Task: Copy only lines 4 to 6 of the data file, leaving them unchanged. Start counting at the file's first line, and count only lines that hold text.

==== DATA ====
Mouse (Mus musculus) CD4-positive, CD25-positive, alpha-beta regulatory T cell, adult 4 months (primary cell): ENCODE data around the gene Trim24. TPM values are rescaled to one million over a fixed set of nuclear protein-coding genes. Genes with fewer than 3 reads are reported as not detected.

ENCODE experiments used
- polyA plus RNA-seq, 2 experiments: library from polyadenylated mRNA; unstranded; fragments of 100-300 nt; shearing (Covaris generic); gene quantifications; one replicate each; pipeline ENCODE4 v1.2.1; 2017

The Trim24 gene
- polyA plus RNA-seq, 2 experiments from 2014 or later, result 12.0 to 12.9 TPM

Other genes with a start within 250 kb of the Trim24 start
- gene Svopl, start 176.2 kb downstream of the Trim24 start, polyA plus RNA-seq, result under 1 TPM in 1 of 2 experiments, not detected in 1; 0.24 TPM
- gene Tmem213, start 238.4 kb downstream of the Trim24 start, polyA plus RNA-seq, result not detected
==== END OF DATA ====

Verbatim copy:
The Trim24 gene
- polyA plus RNA-seq, 2 experiments from 2014 or later, result 12.0 to 12.9 TPM

Other genes with a start within 250 kb of the Trim24 start